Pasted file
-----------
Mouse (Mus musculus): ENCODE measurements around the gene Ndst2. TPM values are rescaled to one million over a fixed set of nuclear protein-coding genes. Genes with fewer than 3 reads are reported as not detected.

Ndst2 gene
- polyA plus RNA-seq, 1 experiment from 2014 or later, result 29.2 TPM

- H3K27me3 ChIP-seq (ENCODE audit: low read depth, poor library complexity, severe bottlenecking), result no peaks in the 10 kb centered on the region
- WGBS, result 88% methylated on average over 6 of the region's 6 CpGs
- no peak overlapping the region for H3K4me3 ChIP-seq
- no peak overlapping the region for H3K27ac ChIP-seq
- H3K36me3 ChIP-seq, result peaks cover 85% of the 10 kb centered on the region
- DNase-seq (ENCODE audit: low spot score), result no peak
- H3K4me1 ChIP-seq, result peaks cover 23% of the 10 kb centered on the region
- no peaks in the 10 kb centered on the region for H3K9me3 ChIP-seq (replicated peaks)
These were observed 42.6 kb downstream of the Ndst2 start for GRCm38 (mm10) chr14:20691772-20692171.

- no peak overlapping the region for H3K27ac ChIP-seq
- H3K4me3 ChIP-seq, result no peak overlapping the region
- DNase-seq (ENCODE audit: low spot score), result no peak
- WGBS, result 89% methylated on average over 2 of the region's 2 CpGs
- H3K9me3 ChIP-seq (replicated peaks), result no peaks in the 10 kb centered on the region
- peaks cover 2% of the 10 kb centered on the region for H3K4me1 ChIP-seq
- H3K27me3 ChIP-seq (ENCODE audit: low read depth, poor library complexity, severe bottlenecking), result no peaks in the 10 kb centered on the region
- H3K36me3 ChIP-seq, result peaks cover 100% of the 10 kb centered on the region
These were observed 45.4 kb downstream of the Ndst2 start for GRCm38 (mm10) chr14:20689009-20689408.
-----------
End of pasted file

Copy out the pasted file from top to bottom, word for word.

Mouse (Mus musculus): ENCODE measurements around the gene Ndst2. TPM values are rescaled to one million over a fixed set of nuclear protein-coding genes. Genes with fewer than 3 reads are reported as not detected.

Ndst2 gene
- polyA plus RNA-seq, 1 experiment from 2014 or later, result 29.2 TPM

- H3K27me3 ChIP-seq (ENCODE audit: low read depth, poor library complexity, severe bottlenecking), result no peaks in the 10 kb centered on the region
- WGBS, result 88% methylated on average over 6 of the region's 6 CpGs
- no peak overlapping the region for H3K4me3 ChIP-seq
- no peak overlapping the region for H3K27ac ChIP-seq
- H3K36me3 ChIP-seq, result peaks cover 85% of the 10 kb centered on the region
- DNase-seq (ENCODE audit: low spot score), result no peak
- H3K4me1 ChIP-seq, result peaks cover 23% of the 10 kb centered on the region
- no peaks in the 10 kb centered on the region for H3K9me3 ChIP-seq (replicated peaks)
These were observed 42.6 kb downstream of the Ndst2 start for GRCm38 (mm10) chr14:20691772-20692171.

- no peak overlapping the region for H3K27ac ChIP-seq
- H3K4me3 ChIP-seq, result no peak overlapping the region
- DNase-seq (ENCODE audit: low spot score), result no peak
- WGBS, result 89% methylated on average over 2 of the region's 2 CpGs
- H3K9me3 ChIP-seq (replicated peaks), result no peaks in the 10 kb centered on the region
- peaks cover 2% of the 10 kb centered on the region for H3K4me1 ChIP-seq
- H3K27me3 ChIP-seq (ENCODE audit: low read depth, poor library complexity, severe bottlenecking), result no peaks in the 10 kb centered on the region
- H3K36me3 ChIP-seq, result peaks cover 100% of the 10 kb centered on the region
These were observed 45.4 kb downstream of the Ndst2 start for GRCm38 (mm10) chr14:20689009-20689408.